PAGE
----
The angst expressed by Pope Francis about loose talk and terrorism should apply to warmongers too, including journalists found in South Asia, writes Jawed Naqvi
I HAVE become an admirer of Pope Francis. In a world where Muslims are profiled and shunned as terrorists, he embraces them, and even washes the feet of one or two to send out a message. I am happier that he does that to all manner of underdogs, not just Muslims. These days, when even I can find myself looking over the shoulders at airports for a bearded troublemaker (as others must be looking at me!), I find it nothing short of exhilarating that someone can defy the mob the world has become.
And now Pope Francis has said that journalism based on gossip or rumours is a form of ‘terrorism’. He says the media that profiles communities or foments fear of migrants is acting destructively.
The pope made his comments in an address to leaders of Italy’s national journalists’ guild. His context was the refugees milling into Europe, facing abuse and calumny from motivated and neo-fascist hacks.
The pope said spreading rumours was an example of ‘terrorism, of how you can kill a person with your tongue… This is even more true for journalists because their voice can reach everyone and this is a very powerful weapon.’
The angst expressed by Pope Francis about loose talk and terrorism should apply to warmongers too, including journalists found in South Asia. In India, we have seen both, the terrorising effect that wars have on ordinary people as also the profiling of members of specific communities that wars trigger.
In India and Pakistani the media comprise a mix of open-minded and peace-loving journalists on one hand and rabid warmongers on the other. More often than not, the ownership of the news media determines the policy, not so much the journalists though.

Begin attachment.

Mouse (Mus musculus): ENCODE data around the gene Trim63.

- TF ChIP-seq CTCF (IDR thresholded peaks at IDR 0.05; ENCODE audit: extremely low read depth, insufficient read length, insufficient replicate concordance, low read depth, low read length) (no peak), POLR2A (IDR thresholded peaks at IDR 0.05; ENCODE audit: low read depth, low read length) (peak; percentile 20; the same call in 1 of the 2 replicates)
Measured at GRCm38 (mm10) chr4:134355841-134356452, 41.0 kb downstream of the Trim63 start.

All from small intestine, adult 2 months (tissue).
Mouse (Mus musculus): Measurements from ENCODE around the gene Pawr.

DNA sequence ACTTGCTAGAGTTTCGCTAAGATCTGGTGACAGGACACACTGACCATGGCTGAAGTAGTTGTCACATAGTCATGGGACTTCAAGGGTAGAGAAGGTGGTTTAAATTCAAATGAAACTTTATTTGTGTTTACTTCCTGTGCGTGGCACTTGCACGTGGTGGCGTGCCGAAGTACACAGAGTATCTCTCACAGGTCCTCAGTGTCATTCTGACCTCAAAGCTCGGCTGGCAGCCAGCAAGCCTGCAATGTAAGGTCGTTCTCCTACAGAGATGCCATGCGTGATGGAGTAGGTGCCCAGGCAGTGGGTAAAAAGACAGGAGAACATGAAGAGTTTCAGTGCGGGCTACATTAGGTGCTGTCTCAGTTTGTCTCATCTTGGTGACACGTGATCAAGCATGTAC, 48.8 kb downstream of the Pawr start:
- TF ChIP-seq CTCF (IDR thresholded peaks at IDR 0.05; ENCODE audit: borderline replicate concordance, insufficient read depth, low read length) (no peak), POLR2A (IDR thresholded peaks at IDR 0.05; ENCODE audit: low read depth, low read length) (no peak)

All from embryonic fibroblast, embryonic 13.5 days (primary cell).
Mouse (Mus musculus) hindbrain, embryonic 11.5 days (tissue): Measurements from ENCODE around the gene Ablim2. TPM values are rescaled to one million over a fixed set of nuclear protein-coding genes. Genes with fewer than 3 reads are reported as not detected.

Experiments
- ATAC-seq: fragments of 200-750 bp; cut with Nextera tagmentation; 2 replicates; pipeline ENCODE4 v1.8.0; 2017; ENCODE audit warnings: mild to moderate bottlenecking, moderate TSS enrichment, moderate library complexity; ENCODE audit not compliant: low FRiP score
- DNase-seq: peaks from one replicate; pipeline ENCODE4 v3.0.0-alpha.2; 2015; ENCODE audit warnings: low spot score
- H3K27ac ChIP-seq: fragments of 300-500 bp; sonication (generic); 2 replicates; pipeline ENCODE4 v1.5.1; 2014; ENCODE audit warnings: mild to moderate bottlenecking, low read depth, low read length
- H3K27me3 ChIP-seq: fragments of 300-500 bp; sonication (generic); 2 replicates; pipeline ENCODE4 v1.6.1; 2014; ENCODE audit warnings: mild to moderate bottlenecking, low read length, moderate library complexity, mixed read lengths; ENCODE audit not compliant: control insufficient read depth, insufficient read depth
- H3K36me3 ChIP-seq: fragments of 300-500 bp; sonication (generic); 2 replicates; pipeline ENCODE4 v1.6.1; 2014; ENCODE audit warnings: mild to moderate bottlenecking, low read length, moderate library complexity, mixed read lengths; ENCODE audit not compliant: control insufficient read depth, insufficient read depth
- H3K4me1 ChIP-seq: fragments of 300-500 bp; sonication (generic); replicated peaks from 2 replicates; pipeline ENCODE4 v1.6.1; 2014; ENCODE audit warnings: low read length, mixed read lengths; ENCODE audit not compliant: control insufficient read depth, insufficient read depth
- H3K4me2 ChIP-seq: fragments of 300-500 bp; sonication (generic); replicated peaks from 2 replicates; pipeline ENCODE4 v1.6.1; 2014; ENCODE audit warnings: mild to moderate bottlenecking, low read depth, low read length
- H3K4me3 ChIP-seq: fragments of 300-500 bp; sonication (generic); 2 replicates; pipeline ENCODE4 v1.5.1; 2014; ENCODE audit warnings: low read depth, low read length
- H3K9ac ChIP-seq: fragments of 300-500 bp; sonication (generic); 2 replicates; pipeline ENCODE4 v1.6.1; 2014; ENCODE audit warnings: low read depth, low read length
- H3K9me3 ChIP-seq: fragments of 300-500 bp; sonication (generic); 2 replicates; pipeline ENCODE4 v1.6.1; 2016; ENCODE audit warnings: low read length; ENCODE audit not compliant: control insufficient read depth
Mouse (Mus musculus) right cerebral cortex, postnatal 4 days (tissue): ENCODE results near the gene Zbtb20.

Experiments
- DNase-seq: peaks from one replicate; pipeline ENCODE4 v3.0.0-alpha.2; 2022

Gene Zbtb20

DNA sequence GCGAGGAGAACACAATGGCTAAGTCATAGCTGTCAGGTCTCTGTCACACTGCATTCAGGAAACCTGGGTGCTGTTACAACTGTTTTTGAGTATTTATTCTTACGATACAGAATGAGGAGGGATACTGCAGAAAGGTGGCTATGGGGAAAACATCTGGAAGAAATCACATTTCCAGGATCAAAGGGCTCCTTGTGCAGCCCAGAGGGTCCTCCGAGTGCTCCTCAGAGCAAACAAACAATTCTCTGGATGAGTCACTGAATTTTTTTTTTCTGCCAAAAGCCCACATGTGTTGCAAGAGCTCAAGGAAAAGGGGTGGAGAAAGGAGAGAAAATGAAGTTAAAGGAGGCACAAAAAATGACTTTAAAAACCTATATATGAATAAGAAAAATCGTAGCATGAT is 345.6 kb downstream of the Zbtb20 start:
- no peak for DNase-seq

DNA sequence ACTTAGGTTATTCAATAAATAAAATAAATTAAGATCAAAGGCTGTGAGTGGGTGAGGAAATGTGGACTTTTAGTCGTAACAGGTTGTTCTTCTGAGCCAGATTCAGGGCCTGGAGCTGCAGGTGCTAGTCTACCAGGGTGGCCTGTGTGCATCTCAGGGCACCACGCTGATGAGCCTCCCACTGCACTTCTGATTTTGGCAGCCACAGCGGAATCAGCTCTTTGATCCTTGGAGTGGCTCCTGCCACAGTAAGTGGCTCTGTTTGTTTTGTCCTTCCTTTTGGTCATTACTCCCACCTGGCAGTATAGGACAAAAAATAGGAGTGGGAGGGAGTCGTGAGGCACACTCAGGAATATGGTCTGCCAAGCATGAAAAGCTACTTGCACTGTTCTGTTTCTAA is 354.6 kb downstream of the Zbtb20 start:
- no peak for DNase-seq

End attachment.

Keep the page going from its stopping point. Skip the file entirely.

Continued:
In India, journalists who oppose jingoism and its attendant right-wing prescriptions, gravitate to the alternative media on the internet. There are more privately owned TV channels in India, and more newspapers than in Pakistan. They multiply the voices of self-styled repositories of nationalism, unwitting allies of fascist consolidation under way.
Nation-loving journalists on both sides duly fanned the current military spike between India and Pakistan. They ride the myth that national interest requires everyone to become a flag carrier though there is little discussion of what constitutes the national interest. If it requires the thwarting of azadi, or social and political freedoms, as it seems to do today, there must be something very wrong with the national interest.
In wartime Britain, unabashed propaganda machinery was set up and it was called the ministry of information. For two years, between 1941 and 1943, novelist and essayist George Orwell worked for the information ministry as a BBC Talks Producer for the Eastern Service. His wrote propaganda for broadcast to India, where he was born and served in the police. His ominous novels about manufacturing consent may have been conceived in that experience. Graham Greene and JB Priestly were the other intellectuals working for British propaganda. That model of the information ministry has remained in harness in South Asia in peacetime.